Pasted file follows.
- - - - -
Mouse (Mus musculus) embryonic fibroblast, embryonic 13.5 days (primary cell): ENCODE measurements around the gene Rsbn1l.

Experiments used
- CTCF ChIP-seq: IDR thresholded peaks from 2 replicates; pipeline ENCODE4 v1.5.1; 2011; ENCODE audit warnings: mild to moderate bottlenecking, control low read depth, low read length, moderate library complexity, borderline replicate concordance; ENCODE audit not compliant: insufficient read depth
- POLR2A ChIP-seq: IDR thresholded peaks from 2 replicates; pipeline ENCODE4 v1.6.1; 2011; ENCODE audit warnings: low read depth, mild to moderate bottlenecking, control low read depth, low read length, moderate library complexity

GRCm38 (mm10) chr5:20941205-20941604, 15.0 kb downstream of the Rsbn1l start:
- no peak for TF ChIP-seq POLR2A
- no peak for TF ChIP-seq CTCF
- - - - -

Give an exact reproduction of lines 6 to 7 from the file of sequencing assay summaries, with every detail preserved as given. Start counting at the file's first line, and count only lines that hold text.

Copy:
- no peak for TF ChIP-seq POLR2A
- no peak for TF ChIP-seq CTCF